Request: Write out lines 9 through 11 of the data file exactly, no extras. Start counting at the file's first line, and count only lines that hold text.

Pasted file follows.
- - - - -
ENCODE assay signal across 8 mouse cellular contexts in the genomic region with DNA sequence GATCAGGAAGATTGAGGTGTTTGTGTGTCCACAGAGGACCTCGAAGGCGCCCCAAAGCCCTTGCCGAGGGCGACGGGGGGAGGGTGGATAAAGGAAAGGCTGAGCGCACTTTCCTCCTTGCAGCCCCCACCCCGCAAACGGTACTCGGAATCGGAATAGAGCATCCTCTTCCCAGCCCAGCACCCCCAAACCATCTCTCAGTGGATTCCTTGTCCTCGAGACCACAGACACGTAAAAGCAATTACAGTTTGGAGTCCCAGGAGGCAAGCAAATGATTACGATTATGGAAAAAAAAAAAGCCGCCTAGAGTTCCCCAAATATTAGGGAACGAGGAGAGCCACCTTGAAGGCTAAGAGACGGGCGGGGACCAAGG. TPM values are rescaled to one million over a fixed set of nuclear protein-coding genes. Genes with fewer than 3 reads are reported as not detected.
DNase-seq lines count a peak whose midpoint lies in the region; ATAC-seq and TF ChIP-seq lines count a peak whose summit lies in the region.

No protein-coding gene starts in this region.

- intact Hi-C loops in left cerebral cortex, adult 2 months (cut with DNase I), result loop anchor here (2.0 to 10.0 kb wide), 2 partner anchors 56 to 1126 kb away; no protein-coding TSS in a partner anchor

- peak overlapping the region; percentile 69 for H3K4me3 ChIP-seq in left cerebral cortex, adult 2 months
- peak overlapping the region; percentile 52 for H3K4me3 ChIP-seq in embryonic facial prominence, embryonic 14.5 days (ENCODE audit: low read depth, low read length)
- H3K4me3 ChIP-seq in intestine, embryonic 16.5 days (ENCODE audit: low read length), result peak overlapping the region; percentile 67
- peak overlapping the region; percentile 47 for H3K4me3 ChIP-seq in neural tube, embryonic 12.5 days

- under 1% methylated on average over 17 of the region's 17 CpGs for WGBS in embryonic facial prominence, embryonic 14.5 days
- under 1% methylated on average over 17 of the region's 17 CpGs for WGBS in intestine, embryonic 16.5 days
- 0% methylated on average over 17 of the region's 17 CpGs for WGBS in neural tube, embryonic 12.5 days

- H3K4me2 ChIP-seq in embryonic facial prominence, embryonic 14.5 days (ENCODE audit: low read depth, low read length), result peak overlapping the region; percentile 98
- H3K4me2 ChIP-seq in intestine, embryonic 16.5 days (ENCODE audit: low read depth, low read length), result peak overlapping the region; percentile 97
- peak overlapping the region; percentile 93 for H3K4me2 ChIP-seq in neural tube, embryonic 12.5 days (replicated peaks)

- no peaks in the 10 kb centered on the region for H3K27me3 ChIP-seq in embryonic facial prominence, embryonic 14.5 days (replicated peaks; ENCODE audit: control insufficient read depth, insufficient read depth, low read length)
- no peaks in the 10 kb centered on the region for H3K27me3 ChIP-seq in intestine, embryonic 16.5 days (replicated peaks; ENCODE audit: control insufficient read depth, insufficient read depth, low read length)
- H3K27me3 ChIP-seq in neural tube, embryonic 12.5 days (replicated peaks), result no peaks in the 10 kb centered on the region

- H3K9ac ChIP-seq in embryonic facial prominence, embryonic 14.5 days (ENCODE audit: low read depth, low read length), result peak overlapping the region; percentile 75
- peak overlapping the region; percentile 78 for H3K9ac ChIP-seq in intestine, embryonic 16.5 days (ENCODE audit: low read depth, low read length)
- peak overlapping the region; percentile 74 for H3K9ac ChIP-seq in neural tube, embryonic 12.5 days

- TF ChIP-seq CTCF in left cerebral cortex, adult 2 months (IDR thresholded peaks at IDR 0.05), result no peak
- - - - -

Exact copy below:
- under 1% methylated on average over 17 of the region's 17 CpGs for WGBS in embryonic facial prominence, embryonic 14.5 days
- under 1% methylated on average over 17 of the region's 17 CpGs for WGBS in intestine, embryonic 16.5 days
- 0% methylated on average over 17 of the region's 17 CpGs for WGBS in neural tube, embryonic 12.5 days